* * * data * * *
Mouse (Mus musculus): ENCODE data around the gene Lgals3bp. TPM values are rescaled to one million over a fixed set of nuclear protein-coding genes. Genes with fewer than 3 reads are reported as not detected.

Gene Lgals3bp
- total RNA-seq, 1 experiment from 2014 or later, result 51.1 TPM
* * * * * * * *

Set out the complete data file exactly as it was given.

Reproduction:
Mouse (Mus musculus): ENCODE data around the gene Lgals3bp. TPM values are rescaled to one million over a fixed set of nuclear protein-coding genes. Genes with fewer than 3 reads are reported as not detected.

Gene Lgals3bp
- total RNA-seq, 1 experiment from 2014 or later, result 51.1 TPM